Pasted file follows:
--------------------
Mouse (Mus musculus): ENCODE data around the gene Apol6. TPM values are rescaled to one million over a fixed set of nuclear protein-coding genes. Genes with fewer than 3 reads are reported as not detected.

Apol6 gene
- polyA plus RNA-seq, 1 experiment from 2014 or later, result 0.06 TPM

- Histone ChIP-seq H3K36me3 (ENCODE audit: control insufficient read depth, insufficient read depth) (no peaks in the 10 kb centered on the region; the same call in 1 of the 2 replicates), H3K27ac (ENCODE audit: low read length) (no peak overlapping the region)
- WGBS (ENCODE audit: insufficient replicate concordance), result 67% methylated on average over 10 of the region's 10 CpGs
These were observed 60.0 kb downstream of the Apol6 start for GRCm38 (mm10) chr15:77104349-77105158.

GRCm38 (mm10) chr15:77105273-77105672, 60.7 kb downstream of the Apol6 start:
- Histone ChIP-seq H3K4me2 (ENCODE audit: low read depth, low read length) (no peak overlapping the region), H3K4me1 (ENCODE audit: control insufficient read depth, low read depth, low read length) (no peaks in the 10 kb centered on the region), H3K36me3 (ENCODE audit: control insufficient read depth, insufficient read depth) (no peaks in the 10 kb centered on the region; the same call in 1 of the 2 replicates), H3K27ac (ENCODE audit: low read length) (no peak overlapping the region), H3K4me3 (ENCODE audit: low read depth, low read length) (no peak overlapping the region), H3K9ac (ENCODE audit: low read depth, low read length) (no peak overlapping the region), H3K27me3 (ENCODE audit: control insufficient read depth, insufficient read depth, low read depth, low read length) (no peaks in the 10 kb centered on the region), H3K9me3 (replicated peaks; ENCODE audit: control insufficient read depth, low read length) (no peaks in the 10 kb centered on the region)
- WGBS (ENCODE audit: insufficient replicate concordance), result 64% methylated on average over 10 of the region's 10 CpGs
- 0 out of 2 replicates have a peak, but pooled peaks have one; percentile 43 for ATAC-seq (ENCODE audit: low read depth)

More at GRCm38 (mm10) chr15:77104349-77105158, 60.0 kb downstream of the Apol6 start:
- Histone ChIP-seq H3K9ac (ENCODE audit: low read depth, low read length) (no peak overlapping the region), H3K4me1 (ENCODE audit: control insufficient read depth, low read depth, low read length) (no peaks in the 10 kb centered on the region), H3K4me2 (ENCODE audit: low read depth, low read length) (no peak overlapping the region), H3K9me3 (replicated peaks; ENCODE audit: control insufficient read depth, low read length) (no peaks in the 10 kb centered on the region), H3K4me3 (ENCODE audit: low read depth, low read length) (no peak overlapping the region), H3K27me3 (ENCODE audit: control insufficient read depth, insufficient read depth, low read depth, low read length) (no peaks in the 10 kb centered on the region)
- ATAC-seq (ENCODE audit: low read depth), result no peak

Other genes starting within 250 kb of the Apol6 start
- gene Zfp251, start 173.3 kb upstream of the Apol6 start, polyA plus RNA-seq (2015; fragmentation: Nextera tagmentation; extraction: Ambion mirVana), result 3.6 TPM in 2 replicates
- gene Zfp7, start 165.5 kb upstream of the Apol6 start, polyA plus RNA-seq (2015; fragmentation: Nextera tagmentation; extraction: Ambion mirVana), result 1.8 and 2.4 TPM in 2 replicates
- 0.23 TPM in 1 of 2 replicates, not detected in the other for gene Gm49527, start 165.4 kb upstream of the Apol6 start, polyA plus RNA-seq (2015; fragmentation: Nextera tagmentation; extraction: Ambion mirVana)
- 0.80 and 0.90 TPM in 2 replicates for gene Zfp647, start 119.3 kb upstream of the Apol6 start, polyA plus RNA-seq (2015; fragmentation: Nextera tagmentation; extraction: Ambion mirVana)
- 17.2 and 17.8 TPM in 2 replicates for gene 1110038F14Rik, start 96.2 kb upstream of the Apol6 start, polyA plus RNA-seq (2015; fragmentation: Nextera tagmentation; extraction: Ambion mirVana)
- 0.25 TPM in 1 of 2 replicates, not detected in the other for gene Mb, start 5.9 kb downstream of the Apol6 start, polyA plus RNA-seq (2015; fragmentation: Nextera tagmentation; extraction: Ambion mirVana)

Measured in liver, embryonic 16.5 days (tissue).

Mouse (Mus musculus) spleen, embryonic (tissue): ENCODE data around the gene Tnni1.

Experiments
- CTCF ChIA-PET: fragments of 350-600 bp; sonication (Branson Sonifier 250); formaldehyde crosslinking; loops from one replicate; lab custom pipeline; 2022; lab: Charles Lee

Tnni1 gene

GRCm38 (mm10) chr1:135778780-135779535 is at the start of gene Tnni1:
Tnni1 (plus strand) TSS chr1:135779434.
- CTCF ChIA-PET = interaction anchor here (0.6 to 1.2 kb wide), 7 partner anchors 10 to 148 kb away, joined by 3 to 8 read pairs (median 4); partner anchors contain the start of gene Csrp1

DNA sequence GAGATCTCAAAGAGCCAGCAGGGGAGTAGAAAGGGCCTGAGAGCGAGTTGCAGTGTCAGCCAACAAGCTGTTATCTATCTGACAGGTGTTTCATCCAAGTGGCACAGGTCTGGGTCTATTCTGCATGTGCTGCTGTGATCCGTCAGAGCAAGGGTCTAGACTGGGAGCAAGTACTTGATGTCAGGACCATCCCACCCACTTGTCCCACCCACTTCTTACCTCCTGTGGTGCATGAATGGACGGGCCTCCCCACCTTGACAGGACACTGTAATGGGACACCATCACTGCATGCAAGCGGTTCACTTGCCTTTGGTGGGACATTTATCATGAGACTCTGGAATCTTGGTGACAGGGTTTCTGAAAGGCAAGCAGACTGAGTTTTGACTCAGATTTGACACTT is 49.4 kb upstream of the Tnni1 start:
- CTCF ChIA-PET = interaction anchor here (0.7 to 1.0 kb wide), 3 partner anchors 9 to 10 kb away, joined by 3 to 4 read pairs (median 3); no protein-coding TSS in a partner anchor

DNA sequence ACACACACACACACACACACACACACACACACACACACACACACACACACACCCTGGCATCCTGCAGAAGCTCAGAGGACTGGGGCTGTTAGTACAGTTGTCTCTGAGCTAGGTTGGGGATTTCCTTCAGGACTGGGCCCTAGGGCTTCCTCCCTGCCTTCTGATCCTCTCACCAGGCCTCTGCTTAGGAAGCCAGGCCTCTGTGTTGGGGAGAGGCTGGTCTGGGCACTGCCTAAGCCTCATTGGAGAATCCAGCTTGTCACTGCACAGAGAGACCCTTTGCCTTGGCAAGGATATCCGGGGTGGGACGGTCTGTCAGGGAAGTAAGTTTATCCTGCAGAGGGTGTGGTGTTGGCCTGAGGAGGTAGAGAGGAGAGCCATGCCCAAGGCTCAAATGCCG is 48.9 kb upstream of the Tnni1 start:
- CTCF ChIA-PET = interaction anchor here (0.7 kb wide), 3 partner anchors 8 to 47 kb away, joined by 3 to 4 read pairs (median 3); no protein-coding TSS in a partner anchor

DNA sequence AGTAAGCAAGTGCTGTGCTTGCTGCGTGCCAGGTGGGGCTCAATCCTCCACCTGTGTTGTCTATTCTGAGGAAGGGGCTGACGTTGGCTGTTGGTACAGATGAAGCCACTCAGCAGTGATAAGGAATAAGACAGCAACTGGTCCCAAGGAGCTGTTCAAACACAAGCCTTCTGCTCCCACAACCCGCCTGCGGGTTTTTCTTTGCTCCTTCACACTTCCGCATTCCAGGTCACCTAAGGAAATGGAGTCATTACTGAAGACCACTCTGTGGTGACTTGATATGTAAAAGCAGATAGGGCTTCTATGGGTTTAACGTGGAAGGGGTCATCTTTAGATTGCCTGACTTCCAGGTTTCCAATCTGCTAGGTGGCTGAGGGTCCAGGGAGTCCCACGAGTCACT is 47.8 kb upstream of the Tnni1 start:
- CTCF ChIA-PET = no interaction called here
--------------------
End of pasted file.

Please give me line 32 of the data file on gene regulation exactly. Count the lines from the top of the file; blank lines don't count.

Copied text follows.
- CTCF ChIA-PET = interaction anchor here (0.7 kb wide), 3 partner anchors 8 to 47 kb away, joined by 3 to 4 read pairs (median 3); no protein-coding TSS in a partner anchor